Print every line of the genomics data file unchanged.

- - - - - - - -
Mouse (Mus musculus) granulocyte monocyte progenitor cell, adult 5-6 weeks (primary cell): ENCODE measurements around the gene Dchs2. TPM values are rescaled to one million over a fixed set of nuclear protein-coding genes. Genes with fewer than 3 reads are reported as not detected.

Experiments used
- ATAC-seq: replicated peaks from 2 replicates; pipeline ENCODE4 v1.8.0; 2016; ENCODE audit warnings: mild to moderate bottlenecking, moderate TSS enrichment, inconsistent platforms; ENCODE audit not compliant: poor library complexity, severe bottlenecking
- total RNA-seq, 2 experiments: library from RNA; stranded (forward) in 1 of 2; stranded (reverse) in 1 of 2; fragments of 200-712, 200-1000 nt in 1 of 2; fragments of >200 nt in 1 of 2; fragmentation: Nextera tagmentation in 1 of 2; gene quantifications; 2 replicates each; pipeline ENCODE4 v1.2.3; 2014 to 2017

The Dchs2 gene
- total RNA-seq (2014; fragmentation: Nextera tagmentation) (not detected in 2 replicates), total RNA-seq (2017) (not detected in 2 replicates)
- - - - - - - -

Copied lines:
Mouse (Mus musculus) granulocyte monocyte progenitor cell, adult 5-6 weeks (primary cell): ENCODE measurements around the gene Dchs2. TPM values are rescaled to one million over a fixed set of nuclear protein-coding genes. Genes with fewer than 3 reads are reported as not detected.

Experiments used
- ATAC-seq: replicated peaks from 2 replicates; pipeline ENCODE4 v1.8.0; 2016; ENCODE audit warnings: mild to moderate bottlenecking, moderate TSS enrichment, inconsistent platforms; ENCODE audit not compliant: poor library complexity, severe bottlenecking
- total RNA-seq, 2 experiments: library from RNA; stranded (forward) in 1 of 2; stranded (reverse) in 1 of 2; fragments of 200-712, 200-1000 nt in 1 of 2; fragments of >200 nt in 1 of 2; fragmentation: Nextera tagmentation in 1 of 2; gene quantifications; 2 replicates each; pipeline ENCODE4 v1.2.3; 2014 to 2017

The Dchs2 gene
- total RNA-seq (2014; fragmentation: Nextera tagmentation) (not detected in 2 replicates), total RNA-seq (2017) (not detected in 2 replicates)